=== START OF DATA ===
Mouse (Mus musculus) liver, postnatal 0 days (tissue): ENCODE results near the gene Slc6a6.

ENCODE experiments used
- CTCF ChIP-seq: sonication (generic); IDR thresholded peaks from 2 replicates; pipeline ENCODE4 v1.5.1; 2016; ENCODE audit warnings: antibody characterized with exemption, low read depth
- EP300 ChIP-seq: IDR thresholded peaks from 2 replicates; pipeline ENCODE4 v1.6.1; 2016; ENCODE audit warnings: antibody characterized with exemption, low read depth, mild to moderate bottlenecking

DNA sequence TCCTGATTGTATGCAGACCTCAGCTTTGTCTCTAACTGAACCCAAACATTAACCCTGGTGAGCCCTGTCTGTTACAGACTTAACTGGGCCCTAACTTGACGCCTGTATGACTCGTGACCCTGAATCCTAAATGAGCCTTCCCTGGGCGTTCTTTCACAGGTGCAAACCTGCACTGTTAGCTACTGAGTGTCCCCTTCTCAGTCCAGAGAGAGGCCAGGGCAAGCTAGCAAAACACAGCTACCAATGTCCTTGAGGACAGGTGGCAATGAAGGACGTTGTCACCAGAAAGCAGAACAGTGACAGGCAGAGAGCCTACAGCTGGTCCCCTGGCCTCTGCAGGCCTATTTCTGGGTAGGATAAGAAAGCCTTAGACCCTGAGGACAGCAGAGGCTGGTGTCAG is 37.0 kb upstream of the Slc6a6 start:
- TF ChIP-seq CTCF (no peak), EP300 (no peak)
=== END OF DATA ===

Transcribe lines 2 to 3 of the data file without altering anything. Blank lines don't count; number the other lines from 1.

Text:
ENCODE experiments used
- CTCF ChIP-seq: sonication (generic); IDR thresholded peaks from 2 replicates; pipeline ENCODE4 v1.5.1; 2016; ENCODE audit warnings: antibody characterized with exemption, low read depth